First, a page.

Writing Your Unique Story with Dr. Demi Stevens
Dr. Demi Stevens 23:21
she’s gonna bake your cake or bread. There you go that very much, but not that much.
Dr. Russell Strickland 23:27
Because the thing that folks need to realize is that your dissertation is just a school project. It’s a huge, big, hairy, scary school project, the biggest one you’ll ever do. But, but but that’s where it ends for most people unless you spend a lot of time as some folks do. Get 900 h it’s and and make sure that there that there’s something there but but tell me a little bit about your all the folks that you’ve worked with to this point in with your the book Are there any fun or interesting stories that have come out of that? I know that there have been a lot of authors that have made a lot of strides going through this program with you.
Dr. Demi Stevens 24:12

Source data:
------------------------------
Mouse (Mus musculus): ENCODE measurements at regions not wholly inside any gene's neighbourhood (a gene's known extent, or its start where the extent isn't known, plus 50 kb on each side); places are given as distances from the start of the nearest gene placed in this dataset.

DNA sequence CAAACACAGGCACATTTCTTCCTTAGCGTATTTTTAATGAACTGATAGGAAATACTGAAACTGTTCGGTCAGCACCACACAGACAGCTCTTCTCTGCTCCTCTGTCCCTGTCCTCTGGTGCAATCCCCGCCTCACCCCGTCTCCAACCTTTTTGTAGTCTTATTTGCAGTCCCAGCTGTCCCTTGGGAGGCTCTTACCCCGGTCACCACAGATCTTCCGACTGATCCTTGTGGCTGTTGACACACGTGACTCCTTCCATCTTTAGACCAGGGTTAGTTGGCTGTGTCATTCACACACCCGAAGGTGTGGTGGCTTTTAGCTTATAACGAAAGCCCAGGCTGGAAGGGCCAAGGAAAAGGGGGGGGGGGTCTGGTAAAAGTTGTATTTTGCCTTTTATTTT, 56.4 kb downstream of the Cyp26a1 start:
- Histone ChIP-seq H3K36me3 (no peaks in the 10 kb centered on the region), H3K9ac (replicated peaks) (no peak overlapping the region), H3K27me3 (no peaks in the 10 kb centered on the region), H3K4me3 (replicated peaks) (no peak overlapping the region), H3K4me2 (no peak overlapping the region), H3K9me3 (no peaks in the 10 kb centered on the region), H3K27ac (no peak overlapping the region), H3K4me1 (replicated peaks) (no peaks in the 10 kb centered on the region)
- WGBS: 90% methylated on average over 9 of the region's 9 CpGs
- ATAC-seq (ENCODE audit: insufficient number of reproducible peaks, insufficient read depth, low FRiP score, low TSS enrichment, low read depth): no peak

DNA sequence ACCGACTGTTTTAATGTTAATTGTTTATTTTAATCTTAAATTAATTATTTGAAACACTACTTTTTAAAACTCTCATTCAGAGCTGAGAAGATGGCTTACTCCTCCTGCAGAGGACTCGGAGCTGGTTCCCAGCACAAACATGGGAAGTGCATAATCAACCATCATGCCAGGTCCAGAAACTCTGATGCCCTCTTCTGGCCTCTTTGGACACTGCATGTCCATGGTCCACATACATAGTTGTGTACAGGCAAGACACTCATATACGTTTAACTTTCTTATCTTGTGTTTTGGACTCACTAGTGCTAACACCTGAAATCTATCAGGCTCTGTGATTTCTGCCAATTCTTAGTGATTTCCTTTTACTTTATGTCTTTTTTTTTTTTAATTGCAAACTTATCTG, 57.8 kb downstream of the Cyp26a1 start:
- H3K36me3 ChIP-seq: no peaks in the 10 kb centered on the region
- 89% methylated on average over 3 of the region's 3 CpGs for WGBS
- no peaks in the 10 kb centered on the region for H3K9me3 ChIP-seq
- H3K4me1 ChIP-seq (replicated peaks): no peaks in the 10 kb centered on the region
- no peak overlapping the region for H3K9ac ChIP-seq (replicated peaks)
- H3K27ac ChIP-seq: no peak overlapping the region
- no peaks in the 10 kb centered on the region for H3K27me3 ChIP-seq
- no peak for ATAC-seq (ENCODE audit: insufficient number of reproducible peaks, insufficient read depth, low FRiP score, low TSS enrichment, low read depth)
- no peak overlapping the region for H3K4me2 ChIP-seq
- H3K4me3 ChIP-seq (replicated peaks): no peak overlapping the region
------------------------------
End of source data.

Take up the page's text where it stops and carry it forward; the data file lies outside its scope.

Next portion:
Oh, my goodness, yeah, I’ve worked with. See, I don’t pride myself on ever being one of those folks will say I work with thousands and thousands of authors. I work with one person at a time. And I’ve worked with now 400 writers who have, actually Oh, excuse me. I’ve worked with 180 writers who’ve completed 400 books. So that’s very, very different. Many, many are now on their sixth or seventh book with me, because they unlocked something for them. They found this joy that they never imagined before. But most of the people are, folks, you wouldn’t say we’re set out on a literary adventure our minds their dads, their grandparents, their sometimes young people, sometimes high schoolers even or have worked with to elementary school students to publish their books. There are quite gifted a lot of stories probably. I guess when people normally ask me who’s your most successful author? They might be expecting me to point to someone like a Kim Walsh Phillips, who isn’t New York Times bestselling author and works, you know, in conjunction with big name people like Dan Kennedy, or another writer like Connie Sharon, who writes Scottish historical romances. I nicknamed The kilt burners and sell thousands of copies. But for me, honestly, the story I’ll always call is my greatest success. was working with the gentleman that first year when I was still at the library, before it became a business of it. On right? This gentleman was a veteran of the Vietnam War. He in one day’s battle, his entire company was killed except for him and the guy he carried out. And he battled survivor’s guilt for many, many, many years and wonder why, why was I left when all of my friends colleagues were taken, and he decided that it was so that he could share their story, that ultimate sacrifice and so he did all the research contacted the people in his chain of command, found diagrams of where they had been placed in the rice paddies, how they were laid out, the days leading up to that particular battle, and and how it all went down and put that together into a beautiful, beautiful narrative that he hoped We’d both honor his fallen comrades, as well as serve as a way to connect for other veterans to read this. But the market he didn’t expect and the connections that he didn’t anticipate before that were how powerful his book would be for the spouses and children of the veterans whose, whose dad whose husband had never been able to talk about, right, what happened for them there, and it opened up avenues for conversation, or for them just to have a window on on what it was, even if Batman still could not speak about what had happened. And we were just I was so so honored and thrilled to be part of that for him and to finally make that dream take place. But a couple of months after publication, we got word that he had gone to the shooting range one morning and As he was paying on his way out, chatting at the desk with some friends, he had a massive heart attack and died. Oh my gosh, just a couple of months after his book released and I was so overcome with grief and his friends from the writers group came with me. We went to Hanover, Pennsylvania, where he lived to the funeral and deed I tell you, we waited two hours in line in the parking lot, just to make it through the reception line to get to the door of the funeral home, to meet with his family. He was so I’m so beloved by his community, and his family as well and friends and all he done after the war. But when we got to greet his sister and his wife at the front, I say no, I have no words. I don’t know what to say. And she says, Demi, you don’t understand. You helped him do the one thing He said he needed to do before he left this earth. And in that moment, there were so few words still. But I realized that that was that’s my success story. I want people to finish the dream that they knew they could do and, or that they didn’t realize that they could do, right. That’s what I love about this. I love the stories. I love the connections. I love bringing people together. And I love when readers find the story that they need to help them get through another day. Yeah.